Source: © 2008 Jacob Silberberg/Panos

Annual Report 2011

To help policymakers manage the globalization of the food system in a pro-poor fashion, IFPRI provides evidence and tools on global agricultural trade negotiations, the role of domestic policies, and the effects of developed-country policies on developing-country food security.

Key Research and Outcomes from 2011

  • At the World Economic Forum in Davos, a World Trade Organization interim report relied heavily on IFPRI research findings on the extent to which implementation of the Doha Development Round agreement would constrain domestic support within key countries. An IFPRI research brief, WTO Disciplines on Agricultural Support, outlined how the WTO Agreement on Agriculture has attempted to move domestic farm policies in a less trade-distorting direction since its inception in 1995.

  • The debate on the benefits of biofuels continued in 2011, especially in the European Union. In a report prepared for the European Commission, IFPRI examined whether the increase in the amount of land used to grow biofuel crops in Europe will eventually lead to a loss of overall cropland and diminish the extent to which biofuel production reduces carbon emissions.

  • IFPRI was active in the 2011 G20 meeting in Paris and coauthored a paper (*Price Volatility in Food and Agricultural Markets: Policy Responses commissioned by the Group in 2010 on risk-management options for dealing with price volatility of food and other agriculture commodities without distorting market behavior. The Institute also became a member of the Agriculture Market Information System (AMIS) secretariat.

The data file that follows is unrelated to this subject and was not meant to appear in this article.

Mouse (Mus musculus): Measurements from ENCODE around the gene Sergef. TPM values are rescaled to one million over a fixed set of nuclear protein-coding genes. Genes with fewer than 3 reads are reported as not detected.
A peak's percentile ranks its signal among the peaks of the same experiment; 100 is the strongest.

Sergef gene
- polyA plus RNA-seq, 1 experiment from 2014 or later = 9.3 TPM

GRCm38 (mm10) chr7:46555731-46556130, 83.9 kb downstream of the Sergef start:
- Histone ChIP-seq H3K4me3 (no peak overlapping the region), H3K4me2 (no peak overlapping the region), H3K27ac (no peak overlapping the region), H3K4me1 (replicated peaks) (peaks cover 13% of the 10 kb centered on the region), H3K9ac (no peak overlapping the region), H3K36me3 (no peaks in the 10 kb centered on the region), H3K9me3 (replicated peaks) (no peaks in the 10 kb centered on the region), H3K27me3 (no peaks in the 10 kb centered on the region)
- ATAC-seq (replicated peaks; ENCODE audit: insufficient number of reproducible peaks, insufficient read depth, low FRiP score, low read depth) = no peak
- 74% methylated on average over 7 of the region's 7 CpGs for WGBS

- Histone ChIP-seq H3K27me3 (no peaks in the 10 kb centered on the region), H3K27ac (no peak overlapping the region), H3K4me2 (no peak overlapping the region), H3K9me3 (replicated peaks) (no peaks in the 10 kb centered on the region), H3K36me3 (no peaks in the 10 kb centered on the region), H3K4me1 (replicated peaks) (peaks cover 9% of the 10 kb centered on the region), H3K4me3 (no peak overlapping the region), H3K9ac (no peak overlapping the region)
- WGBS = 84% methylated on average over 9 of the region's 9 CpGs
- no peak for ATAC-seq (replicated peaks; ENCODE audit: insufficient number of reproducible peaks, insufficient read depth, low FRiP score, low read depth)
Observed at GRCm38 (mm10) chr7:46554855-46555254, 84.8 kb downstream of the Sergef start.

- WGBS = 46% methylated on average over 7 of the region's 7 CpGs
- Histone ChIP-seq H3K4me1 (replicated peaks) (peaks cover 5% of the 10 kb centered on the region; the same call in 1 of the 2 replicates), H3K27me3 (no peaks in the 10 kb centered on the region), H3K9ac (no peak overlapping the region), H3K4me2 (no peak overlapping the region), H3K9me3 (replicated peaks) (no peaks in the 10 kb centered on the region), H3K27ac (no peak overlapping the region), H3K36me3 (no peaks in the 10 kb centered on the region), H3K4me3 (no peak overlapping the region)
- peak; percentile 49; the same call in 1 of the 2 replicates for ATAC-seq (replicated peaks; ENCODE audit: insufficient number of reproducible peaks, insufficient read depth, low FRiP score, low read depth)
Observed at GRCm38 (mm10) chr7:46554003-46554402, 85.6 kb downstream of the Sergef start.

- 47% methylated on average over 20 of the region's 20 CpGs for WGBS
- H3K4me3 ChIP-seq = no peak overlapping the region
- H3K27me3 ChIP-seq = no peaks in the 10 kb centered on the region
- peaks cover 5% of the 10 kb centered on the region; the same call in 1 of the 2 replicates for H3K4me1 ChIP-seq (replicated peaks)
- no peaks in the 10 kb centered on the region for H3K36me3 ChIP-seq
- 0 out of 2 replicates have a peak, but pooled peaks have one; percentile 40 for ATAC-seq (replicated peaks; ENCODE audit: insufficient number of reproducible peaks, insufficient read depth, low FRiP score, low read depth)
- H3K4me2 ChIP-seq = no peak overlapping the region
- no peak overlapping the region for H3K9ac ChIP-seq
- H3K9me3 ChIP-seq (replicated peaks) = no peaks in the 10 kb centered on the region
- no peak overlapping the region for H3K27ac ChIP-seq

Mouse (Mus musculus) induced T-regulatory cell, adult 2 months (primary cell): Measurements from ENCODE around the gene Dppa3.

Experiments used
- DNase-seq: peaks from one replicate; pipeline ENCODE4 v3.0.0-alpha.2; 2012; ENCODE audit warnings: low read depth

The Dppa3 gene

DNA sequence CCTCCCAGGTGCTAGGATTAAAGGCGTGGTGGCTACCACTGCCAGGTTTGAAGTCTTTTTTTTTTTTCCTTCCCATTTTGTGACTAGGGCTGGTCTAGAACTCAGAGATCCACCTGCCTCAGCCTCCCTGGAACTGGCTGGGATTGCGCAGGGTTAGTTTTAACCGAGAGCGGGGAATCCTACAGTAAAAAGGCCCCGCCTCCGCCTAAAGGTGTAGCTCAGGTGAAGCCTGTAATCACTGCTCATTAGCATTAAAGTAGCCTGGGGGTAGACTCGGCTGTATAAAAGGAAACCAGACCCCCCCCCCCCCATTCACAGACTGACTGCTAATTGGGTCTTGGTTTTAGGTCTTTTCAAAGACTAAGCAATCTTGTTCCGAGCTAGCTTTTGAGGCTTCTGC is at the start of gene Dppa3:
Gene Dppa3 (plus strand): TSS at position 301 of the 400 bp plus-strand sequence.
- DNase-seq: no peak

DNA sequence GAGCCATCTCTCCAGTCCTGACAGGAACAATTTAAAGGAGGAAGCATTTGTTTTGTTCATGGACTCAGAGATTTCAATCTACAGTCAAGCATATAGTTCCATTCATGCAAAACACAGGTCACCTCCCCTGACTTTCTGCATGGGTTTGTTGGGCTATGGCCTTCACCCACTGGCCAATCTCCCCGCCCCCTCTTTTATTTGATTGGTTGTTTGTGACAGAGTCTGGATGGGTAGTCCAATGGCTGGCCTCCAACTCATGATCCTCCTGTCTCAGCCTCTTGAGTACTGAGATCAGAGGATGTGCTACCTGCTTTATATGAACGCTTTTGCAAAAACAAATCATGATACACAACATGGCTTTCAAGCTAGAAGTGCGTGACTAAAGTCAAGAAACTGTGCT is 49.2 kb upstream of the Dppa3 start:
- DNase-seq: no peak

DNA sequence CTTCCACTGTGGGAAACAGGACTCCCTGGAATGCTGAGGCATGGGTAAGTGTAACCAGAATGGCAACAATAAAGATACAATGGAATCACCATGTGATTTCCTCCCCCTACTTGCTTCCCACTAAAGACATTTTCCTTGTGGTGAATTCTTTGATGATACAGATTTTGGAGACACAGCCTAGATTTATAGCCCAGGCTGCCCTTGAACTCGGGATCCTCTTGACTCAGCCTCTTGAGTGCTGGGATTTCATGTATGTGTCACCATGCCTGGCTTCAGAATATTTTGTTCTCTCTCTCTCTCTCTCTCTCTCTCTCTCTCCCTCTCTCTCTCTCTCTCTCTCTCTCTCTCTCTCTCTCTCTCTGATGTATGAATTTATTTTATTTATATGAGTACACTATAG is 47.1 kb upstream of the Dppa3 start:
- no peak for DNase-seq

• IFPRI launched the Excessive Food Price Variability Early Warning System, a new tool that provides a visual alert of daily price volatility status, helps track and explain periods of excessive volatility, and contributes to developing clear, transparent “trigger” criteria for releasing emergency food reserves. This tool supports the initiatives of the 2011 G20 Action Plan and is part of AMIS.

  • AGRODEP (the African Growth and Development Policy Modeling Consortium) continued to expand in 2011, engaging in its second round of membership extension and hosting a series of workshops focusing on climate change and food price analysis.